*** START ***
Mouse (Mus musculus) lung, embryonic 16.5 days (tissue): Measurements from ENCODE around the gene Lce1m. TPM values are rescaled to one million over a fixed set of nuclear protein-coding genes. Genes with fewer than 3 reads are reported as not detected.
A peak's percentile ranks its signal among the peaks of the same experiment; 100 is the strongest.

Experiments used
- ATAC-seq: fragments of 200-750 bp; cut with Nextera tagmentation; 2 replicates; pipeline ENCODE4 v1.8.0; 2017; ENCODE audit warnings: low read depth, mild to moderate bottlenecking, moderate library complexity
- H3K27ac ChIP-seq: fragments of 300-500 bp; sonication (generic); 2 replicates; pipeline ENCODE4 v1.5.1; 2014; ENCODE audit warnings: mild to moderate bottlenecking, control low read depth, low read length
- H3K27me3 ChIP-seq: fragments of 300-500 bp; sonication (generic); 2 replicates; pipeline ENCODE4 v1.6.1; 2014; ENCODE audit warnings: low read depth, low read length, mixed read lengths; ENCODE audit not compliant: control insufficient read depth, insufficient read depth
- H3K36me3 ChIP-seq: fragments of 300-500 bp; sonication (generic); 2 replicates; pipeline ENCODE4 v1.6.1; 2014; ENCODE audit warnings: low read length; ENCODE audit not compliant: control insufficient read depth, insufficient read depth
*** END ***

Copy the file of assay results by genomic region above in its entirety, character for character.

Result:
Mouse (Mus musculus) lung, embryonic 16.5 days (tissue): Measurements from ENCODE around the gene Lce1m. TPM values are rescaled to one million over a fixed set of nuclear protein-coding genes. Genes with fewer than 3 reads are reported as not detected.
A peak's percentile ranks its signal among the peaks of the same experiment; 100 is the strongest.

Experiments used
- ATAC-seq: fragments of 200-750 bp; cut with Nextera tagmentation; 2 replicates; pipeline ENCODE4 v1.8.0; 2017; ENCODE audit warnings: low read depth, mild to moderate bottlenecking, moderate library complexity
- H3K27ac ChIP-seq: fragments of 300-500 bp; sonication (generic); 2 replicates; pipeline ENCODE4 v1.5.1; 2014; ENCODE audit warnings: mild to moderate bottlenecking, control low read depth, low read length
- H3K27me3 ChIP-seq: fragments of 300-500 bp; sonication (generic); 2 replicates; pipeline ENCODE4 v1.6.1; 2014; ENCODE audit warnings: low read depth, low read length, mixed read lengths; ENCODE audit not compliant: control insufficient read depth, insufficient read depth
- H3K36me3 ChIP-seq: fragments of 300-500 bp; sonication (generic); 2 replicates; pipeline ENCODE4 v1.6.1; 2014; ENCODE audit warnings: low read length; ENCODE audit not compliant: control insufficient read depth, insufficient read depth